A tactic is a calculated action . . . that makes use of the cracks . . .
in the proprietary powers. It poaches in them. It is a guileful ruse.
Michel de Certeau, The Practice of Everyday Life,
Berkeley, CA: University of California Press,
1984, p. 37
A family story
When I was a child I often heard a story of how one day, while my grandfather
was away, my mother and grandmother used white paint to cover the ceiling
decorations in their neoclassical house in Crete. From the way my mother
recounted the story, I always felt that the whitening act was a great thrill for
the female side of the family, something that gave them a sense of achieve-
ment and satisfaction. They had cunningly managed to make the changes they
wanted and caught my grandfather by surprise, utilizing their female ponirià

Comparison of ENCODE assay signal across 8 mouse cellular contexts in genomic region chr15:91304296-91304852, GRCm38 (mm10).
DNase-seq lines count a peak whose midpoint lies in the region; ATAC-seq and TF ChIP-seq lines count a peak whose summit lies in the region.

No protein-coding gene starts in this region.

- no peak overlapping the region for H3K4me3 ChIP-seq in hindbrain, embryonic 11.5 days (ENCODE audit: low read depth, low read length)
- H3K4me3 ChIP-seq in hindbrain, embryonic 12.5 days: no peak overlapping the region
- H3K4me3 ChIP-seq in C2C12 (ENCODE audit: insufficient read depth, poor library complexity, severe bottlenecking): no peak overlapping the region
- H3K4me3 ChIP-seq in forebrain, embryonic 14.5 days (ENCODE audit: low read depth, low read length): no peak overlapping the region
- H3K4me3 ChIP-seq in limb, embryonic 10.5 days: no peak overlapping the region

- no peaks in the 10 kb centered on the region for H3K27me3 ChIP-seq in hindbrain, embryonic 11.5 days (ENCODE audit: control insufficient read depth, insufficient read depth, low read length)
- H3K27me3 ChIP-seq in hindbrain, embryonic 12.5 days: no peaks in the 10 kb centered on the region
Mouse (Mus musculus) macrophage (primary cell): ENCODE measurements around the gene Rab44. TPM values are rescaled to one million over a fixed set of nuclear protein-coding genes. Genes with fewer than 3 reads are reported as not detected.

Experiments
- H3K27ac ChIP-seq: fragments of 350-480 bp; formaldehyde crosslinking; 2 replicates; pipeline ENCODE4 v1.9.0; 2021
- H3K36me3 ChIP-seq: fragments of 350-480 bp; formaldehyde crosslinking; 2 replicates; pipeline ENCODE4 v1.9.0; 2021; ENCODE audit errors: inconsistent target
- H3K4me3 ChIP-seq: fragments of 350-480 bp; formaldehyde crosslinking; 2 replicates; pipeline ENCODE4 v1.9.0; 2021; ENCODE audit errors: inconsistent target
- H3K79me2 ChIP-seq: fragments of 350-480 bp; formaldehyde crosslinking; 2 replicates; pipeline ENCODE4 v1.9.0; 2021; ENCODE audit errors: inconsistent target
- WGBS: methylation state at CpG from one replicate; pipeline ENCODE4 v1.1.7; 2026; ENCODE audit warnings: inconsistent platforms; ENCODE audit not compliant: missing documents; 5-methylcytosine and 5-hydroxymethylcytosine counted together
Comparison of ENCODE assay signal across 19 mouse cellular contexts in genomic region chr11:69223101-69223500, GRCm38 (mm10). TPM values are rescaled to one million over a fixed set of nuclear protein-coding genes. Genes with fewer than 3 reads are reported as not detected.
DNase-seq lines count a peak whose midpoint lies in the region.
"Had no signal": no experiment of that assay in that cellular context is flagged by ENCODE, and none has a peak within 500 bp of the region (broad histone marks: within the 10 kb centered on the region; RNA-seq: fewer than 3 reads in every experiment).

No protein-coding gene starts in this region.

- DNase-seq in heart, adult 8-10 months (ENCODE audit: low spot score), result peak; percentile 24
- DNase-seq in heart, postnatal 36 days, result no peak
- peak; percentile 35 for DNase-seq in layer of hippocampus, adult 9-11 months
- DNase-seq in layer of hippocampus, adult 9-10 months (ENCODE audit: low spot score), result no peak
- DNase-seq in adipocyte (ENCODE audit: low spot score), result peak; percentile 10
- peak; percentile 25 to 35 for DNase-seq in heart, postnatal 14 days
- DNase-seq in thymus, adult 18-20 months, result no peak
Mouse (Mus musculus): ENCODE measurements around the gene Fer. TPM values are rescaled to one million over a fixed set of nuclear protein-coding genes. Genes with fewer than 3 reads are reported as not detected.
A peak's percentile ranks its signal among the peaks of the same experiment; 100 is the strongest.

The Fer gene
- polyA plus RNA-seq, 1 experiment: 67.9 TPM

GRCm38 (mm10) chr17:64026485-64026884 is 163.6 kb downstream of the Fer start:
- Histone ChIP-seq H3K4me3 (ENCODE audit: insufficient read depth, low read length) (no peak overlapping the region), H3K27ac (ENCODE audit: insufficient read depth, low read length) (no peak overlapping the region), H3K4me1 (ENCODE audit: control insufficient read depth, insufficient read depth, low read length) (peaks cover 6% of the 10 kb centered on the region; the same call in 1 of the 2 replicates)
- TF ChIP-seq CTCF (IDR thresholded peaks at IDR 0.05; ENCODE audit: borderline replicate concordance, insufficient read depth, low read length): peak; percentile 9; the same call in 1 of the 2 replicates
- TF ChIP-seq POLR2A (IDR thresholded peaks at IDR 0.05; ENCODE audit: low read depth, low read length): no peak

every time I heard it. Why white paint, the “unspoken obsession” of modern
architecture?1 Were these women obeying Le Corbusier’s “Law of Ripolin”
that suggested that “inner cleanness” can come only after whitewashing
one’s walls?2 Were they trying to turn their well-to-do, architect-designed
house into a humble dwelling from an Aegean village? It is more as if whiten-
ing the ceiling fused a traditional model of cleanliness with a new idea in the
air, that of modernity. Indeed, the crucial next step in my family narrative
involved their moving into an urban polykatoikìa apartment in Athens, a
housing type that exempliﬁed this fusion, as I will show below.